I was a little dramatic in my last post Good Leaders Fire People.Â Managing someone out (the right way) is different from firing.
My definition of “firing” is a forceful and immediate removal from the company.Â Firing should be reserved for someone who steals, lies or otherwise shows big integrity problems.Â Firing decisions are easy because they are so clear.
Managing someone out the right way means you ask someone to resign and he or she does so willingly.Â It’s a lot tougher than firing someone.
I’ll teach you how.
It all starts the first week of someone’s employment.Â As a leader you must give clear expectations and constant feedback from day one.
I like to divide the expectations into “responsibilities” and “behaviors.”Â A responsibility is usually an activity or result.Â For example, I might make clear that a sales person must call 20 new prospects each day or deliver $X per month in revenue.Â Think of all the responsibilities for each of your reports and write them down.Â Be as specific as possible.
A “behavior” is conduct I expect generally from all people on my team.Â Examples of behaviors might be focusing on solutions rather than problems, coming to meetings on time or always confirming understanding of a new task before starting.Â Write down your behavioral expectations on paper.
Meet your team member and share your written expectations for responsibilities and behaviors with them.Â Take the time to discuss thoroughly.Â Give them opportunities to ask questions.Â By the end of the meeting your team member will know exactly what good and bad performance look like.
Then give constant feedback.Â When someone’s performance does not meet your written expectations you must tell them immediately.Â This will be hard at first but will get easier with experience.
If you follow these steps regularly each person on your team always will know if they are a performance hero or a performance zero.Â If they’re a zero you can support and help them to improve.Â Win-win on all sides.
The time to manage out is when someone has been a zero for an intolerably long time.Â Like six months or a year.Â They haven’t improved despite regular feedback and support from you.
That’s when you have the conversion.Â It goes something like this: “Bob, you’re great with [describe a positive trait] but we’re just not getting the results we need.Â It’s tough for the team — [describe the effect of Bob’s poor work on his colleagues].Â I know you’ve worked hard to improve but things aren’t getting better.Â I just don’t think this position is the right fit for you.”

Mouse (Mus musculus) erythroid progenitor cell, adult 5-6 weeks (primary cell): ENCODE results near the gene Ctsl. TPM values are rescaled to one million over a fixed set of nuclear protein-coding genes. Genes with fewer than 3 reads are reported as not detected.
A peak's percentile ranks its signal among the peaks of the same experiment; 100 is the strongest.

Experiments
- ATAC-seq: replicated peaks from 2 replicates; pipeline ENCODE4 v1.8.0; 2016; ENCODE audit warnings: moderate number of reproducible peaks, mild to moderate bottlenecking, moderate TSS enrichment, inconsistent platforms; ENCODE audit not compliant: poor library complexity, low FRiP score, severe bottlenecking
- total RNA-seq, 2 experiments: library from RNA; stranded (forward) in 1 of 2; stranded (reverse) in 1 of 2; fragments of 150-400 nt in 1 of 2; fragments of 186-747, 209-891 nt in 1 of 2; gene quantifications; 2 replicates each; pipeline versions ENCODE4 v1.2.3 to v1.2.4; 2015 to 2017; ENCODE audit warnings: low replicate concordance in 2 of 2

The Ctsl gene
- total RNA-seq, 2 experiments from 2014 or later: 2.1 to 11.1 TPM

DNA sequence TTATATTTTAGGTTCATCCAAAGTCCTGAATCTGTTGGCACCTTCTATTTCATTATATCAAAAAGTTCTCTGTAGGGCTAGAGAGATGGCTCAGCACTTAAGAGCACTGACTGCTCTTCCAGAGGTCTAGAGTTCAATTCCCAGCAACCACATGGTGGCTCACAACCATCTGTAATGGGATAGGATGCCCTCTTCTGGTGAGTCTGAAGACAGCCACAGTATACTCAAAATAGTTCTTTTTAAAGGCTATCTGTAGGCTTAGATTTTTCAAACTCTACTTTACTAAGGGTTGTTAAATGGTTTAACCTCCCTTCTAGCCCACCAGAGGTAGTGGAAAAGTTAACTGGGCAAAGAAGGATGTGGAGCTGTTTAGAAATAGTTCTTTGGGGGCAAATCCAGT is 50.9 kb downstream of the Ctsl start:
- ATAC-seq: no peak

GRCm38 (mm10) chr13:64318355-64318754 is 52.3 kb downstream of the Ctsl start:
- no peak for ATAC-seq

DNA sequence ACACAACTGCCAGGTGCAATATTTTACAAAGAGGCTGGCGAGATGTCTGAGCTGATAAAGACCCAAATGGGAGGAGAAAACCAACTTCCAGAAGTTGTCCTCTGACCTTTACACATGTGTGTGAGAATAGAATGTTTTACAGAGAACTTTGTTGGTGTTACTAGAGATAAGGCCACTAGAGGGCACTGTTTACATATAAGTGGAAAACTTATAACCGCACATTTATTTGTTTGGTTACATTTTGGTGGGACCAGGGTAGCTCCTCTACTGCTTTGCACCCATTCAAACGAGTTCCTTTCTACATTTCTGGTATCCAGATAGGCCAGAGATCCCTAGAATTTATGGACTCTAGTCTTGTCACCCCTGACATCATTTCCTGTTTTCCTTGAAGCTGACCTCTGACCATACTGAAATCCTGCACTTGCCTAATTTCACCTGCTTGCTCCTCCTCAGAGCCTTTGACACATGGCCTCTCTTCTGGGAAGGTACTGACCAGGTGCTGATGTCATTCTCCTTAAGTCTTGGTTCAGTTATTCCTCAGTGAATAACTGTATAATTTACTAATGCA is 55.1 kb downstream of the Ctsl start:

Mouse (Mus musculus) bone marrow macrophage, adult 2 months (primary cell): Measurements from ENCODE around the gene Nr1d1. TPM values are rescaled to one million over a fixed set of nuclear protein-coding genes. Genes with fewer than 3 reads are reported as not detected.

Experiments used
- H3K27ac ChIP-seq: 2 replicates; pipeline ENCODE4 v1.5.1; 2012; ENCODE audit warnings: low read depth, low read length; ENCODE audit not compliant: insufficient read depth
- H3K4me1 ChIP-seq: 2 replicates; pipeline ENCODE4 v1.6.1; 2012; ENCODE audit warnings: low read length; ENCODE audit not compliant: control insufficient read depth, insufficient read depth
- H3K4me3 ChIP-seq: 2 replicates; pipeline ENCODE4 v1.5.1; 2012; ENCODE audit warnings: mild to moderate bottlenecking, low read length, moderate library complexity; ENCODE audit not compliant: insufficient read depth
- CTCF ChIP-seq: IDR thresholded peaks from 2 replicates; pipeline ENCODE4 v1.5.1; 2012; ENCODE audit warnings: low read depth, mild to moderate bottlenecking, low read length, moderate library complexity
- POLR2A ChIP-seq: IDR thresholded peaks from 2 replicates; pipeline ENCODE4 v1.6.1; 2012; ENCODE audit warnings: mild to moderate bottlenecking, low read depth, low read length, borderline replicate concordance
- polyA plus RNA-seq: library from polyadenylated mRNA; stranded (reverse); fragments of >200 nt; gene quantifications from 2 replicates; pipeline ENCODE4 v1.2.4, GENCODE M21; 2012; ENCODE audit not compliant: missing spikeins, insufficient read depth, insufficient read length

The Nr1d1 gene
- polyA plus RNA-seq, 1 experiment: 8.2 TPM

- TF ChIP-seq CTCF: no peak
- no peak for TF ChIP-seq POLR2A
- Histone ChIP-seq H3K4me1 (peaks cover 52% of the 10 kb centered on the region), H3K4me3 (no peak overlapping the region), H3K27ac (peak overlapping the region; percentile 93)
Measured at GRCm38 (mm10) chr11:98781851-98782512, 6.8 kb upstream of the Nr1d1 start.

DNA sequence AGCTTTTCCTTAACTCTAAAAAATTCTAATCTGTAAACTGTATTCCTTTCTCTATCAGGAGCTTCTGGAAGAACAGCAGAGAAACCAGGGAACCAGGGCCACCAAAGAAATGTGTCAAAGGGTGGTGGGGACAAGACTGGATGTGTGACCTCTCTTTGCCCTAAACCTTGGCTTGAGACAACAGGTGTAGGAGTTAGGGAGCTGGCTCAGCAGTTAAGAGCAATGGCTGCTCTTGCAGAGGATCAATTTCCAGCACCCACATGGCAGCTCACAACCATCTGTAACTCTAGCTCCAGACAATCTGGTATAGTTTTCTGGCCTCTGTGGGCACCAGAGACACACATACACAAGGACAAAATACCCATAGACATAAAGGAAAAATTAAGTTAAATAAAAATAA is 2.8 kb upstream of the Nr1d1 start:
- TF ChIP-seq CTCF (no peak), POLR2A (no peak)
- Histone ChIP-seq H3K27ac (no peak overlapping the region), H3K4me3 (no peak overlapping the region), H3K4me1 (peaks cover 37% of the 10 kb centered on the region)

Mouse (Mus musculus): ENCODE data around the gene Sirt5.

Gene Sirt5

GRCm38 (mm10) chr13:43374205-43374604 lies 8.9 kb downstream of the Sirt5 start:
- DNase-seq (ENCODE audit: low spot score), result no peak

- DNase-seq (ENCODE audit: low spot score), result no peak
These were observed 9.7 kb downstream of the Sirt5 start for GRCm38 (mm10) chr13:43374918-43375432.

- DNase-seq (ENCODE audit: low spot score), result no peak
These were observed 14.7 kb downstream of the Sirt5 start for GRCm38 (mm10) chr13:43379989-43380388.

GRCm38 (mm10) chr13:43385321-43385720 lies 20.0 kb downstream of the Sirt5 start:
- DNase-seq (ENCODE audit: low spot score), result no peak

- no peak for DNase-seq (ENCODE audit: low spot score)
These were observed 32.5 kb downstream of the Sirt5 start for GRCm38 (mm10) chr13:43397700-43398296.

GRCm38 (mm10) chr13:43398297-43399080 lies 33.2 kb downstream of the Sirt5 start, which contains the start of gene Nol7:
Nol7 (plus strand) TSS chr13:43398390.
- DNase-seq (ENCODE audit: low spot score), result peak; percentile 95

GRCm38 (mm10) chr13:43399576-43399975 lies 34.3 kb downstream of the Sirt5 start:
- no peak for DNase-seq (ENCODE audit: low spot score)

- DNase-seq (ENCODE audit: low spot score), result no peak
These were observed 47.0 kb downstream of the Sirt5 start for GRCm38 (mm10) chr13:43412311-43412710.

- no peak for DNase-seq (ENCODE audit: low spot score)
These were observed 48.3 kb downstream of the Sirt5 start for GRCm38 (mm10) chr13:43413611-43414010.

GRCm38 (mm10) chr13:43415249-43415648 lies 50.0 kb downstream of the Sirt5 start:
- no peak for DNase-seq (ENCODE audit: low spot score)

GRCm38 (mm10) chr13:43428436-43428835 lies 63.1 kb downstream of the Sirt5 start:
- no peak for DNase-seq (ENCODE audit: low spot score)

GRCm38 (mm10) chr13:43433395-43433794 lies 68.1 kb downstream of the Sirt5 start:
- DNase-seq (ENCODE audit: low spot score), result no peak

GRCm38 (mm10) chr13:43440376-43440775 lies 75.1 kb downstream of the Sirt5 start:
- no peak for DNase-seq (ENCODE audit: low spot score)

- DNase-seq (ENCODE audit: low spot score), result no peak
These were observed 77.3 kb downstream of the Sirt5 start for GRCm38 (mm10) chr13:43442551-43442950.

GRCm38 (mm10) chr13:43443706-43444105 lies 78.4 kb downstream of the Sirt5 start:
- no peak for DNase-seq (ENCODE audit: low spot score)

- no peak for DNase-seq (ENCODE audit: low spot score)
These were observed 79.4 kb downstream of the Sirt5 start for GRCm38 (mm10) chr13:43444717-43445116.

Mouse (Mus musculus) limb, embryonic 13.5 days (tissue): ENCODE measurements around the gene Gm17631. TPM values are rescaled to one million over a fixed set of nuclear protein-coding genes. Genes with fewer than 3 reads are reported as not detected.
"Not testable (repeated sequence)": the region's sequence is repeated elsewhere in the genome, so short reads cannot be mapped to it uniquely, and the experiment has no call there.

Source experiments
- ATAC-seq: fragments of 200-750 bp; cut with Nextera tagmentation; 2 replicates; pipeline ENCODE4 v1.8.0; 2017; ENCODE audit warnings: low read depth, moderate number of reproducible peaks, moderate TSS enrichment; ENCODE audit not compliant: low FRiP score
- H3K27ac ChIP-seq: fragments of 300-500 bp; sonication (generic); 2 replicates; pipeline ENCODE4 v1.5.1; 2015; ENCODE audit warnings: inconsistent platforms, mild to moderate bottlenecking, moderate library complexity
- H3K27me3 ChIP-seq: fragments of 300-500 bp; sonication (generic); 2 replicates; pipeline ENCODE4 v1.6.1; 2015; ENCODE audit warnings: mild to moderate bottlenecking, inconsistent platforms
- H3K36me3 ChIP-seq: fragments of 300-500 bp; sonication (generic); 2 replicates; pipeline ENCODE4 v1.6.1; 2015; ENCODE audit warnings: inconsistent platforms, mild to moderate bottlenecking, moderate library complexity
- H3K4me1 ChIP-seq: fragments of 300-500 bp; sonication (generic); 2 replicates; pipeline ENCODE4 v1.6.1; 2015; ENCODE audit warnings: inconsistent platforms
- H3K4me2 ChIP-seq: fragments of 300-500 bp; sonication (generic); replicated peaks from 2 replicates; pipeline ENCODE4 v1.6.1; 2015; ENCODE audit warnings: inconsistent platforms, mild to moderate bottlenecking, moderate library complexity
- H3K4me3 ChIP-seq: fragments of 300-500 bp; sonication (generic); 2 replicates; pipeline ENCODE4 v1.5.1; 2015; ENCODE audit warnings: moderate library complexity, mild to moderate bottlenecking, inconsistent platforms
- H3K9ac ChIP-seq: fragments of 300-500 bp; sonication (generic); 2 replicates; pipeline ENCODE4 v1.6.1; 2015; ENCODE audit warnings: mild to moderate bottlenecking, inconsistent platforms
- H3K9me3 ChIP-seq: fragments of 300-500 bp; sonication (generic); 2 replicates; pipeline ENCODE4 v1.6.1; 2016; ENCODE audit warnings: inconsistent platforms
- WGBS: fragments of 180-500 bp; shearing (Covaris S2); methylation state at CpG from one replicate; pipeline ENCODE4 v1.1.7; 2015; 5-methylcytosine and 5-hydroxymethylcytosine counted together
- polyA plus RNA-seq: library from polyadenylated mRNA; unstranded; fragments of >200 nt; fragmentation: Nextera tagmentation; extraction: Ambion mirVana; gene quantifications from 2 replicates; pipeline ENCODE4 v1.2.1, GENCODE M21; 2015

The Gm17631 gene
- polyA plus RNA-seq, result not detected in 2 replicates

Then stop talking and wait for Bob to react.
If Bob is surprised that you think he’s a performance zero then you’ve failed as a leader.Â Prepare for a very unpleasant conversation.
If you’ve given Bob regular feedback, my experience nine times out of ten is that Bob will accept that he’s not right for the position and needs to move on.Â He’ll accept it because human beings have a deep-rooted need for pride and self-respect.Â No one wants to continue in a position where both they and their colleagues know they suck.
Once Bob accepts the need to move on, support him.Â Give him at least a few months to figure out his next move.Â Help him polish his CV.Â Brainstorm new job opportunities with him inside and outside the company.Â Mentor him.Â Then when he finds a new position let him save face and announce it to everyone.Â No one needs to know that you asked him to leave although they probably will guess.
I’ve managed poor performers out who found great new jobs that fit their strength areas much better and where they were far happier.Â Several even thanked me for giving them the push they needed.
Managing people out is never easy or fun.Â But it’s necessary for greatness.Â Weak leaders who allow poorly performing team member to stay for years hurt not only the team, they also hurt the team member.
Is there someone you should manage out?Â Take action the right way, today!
Managing Someone Out (The Right Way) bit.ly/NfqCrx
— Chris Forrest Harvey (@chrisfharvey) August 9, 2012